Cloud computing is about making it easier to get the services – both application services and the infrastructure services supporting those apps – we need.

“Easy” of course means different things to us in different situations. Sometimes easier means faster. Sometimes easier means less bureaucracy. Sometimes easier means lower cost.  Sometimes easier means simpler.

Today, Amazon Web Services made things easier by bringing the simplicity of 1-Click® to AWS Virtual Private Cloud (VPC).  This makes it even easier to launch NetScaler VPX into an AWS VPC.

The power of AWS VPC is that it lets us create private networks in the AWS cloud.  We can manage our own IP spaces, create multiple subnets, create AMIs with multiple interfaces attached to different subnets, etc. However, with power comes the potential for additional complexity.

This is where 1-Click for AWS VPC makes things easier. When we go to launch NetScaler into a VPC from the AWS Marketplace, we see a “1-Click Launch” tab. It prompts us to select:

  1. NetScaler version
  2. Region
  3. VPC settings
  4. EC2 instance type
  5. Key pair

For NetScaler, we worked with AWS so 1-Click sets up and attaches three elastic network interfaces (ENIs):

  • one for management,
  • one for the VIP (the “public interface”), and
  • one for the MIP/SNIP (“the private interface”).
Note that you need to make sure that each interface is attached to a different subnet. If you attach two different NetScaler interfaces to the same subnet in AWS, you may see packet loss. 

1-Click also attaches each ENI to whichever VPC subnet we choose.

Then AWS launches the AMI.

When launch completes, we get a running NetScaler AMI with three ENIs attached, and three IPs (one for each ENI). At this point, we can login (the NetScaler IP is the IP on the management ENI) and begin creating virtual servers, configuring load balancing, etc.

For security reasons, we’ve done the following:

  1. We did NOT attach EIPs to any IPs. This means that the NetScaler AMI – including the management IP – is not reachable from outside the VPC. If your VPC uses a Virtual Gateway or other method to provide a VPN access to your VPC you can administer the instance using the IP address of the network interface in the Management subnet. If you do not have VPN access to your VPC, best practice is to set up a “jump box” instance within the VPC, and then use this as the source for access to any/all management of other instances within the VPC.   If you do not have an existing method for reaching instances inside the VPC you can get instructions on creating a SSH jump box at the following link: https://s3.amazonaws.com/awsmp-usageinstructions/Creating_and_using_VPC.txt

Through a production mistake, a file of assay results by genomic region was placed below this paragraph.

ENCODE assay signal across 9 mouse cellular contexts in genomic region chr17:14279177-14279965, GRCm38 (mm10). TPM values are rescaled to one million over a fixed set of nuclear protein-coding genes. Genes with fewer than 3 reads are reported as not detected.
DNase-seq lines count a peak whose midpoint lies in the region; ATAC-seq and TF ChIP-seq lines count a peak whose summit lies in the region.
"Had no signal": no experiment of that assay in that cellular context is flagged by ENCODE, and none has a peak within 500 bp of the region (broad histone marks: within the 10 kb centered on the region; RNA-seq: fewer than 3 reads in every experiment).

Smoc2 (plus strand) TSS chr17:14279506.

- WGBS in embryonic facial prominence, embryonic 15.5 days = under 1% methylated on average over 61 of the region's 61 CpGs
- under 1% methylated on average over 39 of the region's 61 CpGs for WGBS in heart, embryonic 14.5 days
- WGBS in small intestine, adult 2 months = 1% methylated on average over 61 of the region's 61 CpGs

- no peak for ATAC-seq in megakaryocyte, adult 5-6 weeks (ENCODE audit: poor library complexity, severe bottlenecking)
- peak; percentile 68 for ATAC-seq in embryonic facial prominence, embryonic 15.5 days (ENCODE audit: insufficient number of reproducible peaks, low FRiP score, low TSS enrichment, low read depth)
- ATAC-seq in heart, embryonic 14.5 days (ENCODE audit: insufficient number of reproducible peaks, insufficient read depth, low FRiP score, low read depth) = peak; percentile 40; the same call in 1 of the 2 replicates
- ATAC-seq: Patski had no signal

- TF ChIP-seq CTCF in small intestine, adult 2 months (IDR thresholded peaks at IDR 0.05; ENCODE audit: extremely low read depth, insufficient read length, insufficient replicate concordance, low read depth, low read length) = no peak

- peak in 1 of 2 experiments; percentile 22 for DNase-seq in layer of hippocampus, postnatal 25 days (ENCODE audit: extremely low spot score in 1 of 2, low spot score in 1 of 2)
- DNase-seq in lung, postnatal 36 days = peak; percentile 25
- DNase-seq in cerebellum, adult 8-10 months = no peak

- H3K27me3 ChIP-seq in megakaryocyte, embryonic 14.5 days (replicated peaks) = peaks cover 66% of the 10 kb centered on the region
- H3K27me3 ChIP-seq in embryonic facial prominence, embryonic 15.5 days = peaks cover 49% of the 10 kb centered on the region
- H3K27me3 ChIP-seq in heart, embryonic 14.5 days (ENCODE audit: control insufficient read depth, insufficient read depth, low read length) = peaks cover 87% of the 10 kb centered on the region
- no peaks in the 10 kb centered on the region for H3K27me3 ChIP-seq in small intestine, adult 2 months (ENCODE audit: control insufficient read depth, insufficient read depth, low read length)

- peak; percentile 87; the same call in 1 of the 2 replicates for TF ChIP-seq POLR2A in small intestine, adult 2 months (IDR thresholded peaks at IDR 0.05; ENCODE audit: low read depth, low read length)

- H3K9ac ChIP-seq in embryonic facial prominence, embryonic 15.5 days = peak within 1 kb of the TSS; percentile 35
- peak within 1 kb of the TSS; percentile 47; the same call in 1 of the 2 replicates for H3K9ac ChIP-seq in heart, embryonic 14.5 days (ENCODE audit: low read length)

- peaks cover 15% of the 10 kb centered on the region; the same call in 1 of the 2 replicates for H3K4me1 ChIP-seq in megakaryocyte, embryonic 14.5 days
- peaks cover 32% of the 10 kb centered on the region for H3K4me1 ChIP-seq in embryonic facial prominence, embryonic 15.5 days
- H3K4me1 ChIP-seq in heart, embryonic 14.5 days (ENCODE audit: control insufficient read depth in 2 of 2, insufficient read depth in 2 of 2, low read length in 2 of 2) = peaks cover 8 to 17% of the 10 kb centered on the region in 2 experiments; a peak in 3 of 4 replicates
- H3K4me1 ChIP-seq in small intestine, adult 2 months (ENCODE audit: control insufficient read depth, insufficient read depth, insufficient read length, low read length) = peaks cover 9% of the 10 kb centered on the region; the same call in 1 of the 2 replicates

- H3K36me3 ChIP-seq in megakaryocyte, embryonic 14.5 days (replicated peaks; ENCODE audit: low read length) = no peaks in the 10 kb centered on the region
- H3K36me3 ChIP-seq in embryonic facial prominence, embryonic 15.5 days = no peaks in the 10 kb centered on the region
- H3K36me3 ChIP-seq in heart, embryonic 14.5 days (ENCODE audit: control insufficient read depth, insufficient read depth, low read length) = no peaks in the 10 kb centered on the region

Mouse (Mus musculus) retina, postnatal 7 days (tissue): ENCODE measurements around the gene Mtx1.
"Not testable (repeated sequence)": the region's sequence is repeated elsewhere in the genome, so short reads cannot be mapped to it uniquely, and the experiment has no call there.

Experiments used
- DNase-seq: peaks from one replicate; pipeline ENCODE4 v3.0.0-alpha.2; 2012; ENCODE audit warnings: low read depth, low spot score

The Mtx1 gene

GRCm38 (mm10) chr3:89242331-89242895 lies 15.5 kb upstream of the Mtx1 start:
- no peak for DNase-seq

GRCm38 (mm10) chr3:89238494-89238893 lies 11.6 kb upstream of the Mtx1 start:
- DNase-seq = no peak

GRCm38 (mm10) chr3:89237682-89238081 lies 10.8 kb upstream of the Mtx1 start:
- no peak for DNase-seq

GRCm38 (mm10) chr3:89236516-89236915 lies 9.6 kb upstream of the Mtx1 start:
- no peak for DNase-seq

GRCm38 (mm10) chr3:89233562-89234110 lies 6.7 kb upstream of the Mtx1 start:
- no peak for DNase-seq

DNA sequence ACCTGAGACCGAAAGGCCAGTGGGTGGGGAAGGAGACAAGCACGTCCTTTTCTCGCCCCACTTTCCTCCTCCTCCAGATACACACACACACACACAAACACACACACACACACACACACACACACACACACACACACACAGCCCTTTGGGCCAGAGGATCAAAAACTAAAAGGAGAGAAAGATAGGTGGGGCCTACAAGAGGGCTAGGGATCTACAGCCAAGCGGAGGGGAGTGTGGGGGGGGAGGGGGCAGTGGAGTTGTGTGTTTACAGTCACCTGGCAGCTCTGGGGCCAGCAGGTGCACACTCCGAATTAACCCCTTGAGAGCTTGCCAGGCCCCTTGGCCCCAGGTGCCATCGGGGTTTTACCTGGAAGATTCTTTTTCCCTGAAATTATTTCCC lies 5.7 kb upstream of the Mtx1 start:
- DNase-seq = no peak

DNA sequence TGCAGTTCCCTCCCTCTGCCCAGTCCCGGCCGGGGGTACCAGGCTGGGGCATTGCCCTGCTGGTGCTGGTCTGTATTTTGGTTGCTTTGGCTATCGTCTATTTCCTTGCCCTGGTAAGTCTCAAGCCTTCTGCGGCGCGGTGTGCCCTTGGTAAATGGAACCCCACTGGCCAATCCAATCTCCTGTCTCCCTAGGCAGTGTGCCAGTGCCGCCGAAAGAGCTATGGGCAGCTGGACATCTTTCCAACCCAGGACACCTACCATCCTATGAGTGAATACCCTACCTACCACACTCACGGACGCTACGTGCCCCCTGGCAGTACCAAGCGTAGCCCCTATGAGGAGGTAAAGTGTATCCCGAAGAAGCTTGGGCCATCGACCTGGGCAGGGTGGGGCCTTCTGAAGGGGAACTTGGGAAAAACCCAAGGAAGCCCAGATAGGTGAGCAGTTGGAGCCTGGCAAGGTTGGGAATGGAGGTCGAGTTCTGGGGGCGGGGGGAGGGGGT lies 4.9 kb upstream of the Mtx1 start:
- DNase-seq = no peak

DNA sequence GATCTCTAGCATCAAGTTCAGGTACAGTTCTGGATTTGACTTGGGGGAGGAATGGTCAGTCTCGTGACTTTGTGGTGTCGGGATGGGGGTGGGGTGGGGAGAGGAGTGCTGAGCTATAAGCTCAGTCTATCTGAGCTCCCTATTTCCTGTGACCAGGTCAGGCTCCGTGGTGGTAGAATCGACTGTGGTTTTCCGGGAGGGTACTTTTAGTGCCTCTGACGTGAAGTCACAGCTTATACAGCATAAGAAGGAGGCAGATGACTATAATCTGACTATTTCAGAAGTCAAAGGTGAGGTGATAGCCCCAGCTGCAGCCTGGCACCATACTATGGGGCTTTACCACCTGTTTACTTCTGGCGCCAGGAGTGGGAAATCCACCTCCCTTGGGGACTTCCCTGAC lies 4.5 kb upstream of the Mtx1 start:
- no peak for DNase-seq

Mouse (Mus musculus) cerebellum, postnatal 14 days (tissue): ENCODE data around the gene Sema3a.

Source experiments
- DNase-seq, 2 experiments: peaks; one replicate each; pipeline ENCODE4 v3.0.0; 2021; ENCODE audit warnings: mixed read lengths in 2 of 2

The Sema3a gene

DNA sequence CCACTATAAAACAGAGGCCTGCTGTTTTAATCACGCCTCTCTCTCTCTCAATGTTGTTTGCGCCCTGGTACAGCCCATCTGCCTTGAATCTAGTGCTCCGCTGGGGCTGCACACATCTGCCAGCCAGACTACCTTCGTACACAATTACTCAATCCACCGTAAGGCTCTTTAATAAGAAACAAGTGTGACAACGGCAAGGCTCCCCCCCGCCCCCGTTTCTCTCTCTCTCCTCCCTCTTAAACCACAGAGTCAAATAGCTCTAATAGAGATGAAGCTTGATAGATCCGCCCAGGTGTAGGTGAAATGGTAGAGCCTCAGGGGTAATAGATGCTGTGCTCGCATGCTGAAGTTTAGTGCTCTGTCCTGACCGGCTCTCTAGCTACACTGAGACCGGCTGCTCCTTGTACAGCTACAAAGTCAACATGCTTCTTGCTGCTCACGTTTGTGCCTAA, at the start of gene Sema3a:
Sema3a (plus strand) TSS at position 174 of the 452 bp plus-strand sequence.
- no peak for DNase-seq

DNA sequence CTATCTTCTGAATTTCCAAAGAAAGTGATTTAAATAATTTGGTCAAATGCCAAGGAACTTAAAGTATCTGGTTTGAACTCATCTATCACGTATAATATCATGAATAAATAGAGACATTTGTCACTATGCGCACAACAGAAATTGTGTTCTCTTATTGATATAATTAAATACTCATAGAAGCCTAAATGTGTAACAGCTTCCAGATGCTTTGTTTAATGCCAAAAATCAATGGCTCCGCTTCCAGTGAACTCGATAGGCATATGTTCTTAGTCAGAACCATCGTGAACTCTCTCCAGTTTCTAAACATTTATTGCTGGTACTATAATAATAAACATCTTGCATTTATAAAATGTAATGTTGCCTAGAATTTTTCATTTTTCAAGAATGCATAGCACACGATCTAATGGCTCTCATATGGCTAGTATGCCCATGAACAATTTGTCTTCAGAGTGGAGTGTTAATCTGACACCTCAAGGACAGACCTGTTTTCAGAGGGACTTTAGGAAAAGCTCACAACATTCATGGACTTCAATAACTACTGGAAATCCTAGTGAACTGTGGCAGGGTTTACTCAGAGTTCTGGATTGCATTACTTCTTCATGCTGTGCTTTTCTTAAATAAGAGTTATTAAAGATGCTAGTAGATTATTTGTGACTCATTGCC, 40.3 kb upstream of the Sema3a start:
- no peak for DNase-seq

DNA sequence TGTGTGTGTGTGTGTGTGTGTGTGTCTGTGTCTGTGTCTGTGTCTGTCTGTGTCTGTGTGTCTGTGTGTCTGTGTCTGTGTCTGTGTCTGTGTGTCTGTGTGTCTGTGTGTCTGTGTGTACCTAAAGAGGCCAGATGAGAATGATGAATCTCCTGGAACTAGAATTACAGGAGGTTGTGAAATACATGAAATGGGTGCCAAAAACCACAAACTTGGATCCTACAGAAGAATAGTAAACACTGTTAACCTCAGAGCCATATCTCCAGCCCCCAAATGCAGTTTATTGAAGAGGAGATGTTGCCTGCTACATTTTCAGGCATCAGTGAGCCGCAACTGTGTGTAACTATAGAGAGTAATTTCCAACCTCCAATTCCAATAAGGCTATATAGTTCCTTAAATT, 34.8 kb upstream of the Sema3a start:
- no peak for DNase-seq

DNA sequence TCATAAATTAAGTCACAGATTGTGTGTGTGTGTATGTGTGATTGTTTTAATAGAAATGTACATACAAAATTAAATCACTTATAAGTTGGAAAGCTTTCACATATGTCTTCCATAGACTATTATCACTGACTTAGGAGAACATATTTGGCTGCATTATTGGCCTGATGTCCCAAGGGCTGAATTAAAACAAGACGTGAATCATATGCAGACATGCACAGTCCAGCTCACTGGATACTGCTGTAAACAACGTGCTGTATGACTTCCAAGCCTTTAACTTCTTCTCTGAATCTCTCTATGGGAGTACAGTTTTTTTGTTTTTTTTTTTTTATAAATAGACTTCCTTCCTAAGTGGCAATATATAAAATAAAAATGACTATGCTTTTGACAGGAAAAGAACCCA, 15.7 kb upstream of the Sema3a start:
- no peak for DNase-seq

2. We did create a security group that is applied to the management ENI. This security group is configured to allow any/all management traffic to/from NetScaler.
  3. The Security groups defined for the public and private interfaces are set to “deny all.” The thinking here is that the security group policy on these interfaces is dependent upon the type of traffic being load balanced, which neither Citrix or AWS knows when launching the AMI. Therefore, we locked these interfaces down so that if someone adds an EIP to one of these interfaces, no traffic can be passed until the security group is also modified to allow this traffic. We thought about setting the security group to “allow all”. However, that would mean that if someone attached an EIP but forgot to change the security group, any/all traffic could be sent to the interface.

Also, there are situations where we might not need three interfaces, or might need more than three interfaces. Here we have a couple of options:

  1. We can always continue to launch using either the AWS CLI or the EC2 console. 1-Click is an option, not an obligation.
  2. Any NetScaler AMI set up via 1-click can be modified/changed via either the CLI or the EC2 console. We can always launch via 1-click, and the add/delete interfaces at a later time.

In most cases, it will be easiest to launch via 1-click, and then make any adjustments once the instance is up and running. However, there is always the option to by-pass 1-click altogether and launch via the console or CLI.